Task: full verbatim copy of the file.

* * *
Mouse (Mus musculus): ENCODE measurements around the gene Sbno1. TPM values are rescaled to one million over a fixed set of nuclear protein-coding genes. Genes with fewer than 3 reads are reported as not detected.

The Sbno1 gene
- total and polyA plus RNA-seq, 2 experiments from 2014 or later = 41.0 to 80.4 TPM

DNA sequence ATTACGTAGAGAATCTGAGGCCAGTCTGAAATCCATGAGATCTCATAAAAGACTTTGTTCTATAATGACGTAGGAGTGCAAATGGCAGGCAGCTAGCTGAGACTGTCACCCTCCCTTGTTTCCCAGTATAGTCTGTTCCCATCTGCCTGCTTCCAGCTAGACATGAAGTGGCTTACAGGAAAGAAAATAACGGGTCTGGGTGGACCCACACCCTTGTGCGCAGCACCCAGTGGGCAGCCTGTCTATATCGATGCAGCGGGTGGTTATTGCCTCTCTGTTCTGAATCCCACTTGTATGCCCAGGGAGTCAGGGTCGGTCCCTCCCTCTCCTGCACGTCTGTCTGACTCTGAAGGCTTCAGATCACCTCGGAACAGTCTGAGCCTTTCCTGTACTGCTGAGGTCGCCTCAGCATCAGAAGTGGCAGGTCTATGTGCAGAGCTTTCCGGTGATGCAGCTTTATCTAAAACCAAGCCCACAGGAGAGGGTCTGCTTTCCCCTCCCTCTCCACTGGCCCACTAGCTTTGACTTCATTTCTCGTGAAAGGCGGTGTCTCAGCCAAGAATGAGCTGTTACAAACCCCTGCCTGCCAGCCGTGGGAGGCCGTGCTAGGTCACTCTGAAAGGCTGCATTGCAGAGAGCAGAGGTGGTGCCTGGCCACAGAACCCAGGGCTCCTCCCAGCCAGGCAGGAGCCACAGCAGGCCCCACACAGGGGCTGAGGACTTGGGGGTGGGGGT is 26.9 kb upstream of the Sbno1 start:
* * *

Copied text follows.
Mouse (Mus musculus): ENCODE measurements around the gene Sbno1. TPM values are rescaled to one million over a fixed set of nuclear protein-coding genes. Genes with fewer than 3 reads are reported as not detected.

The Sbno1 gene
- total and polyA plus RNA-seq, 2 experiments from 2014 or later = 41.0 to 80.4 TPM

DNA sequence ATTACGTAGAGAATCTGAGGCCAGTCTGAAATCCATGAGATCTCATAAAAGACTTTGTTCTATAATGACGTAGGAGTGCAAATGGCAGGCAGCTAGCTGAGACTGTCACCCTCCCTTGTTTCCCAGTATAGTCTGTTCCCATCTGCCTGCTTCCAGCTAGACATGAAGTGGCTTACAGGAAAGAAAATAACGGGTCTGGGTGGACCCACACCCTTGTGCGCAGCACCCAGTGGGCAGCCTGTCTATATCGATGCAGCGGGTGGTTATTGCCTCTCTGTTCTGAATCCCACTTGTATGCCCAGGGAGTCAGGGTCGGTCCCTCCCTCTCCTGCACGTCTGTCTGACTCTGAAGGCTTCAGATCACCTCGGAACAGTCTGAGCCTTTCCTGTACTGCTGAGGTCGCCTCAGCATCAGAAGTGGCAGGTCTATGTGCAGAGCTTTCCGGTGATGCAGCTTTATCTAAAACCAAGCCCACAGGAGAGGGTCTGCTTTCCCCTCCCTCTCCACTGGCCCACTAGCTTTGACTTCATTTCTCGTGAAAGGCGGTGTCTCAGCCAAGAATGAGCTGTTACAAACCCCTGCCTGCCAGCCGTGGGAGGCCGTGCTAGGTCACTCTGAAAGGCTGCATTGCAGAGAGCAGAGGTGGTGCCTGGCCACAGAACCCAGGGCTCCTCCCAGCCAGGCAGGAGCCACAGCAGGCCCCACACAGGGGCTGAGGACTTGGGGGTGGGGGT is 26.9 kb upstream of the Sbno1 start: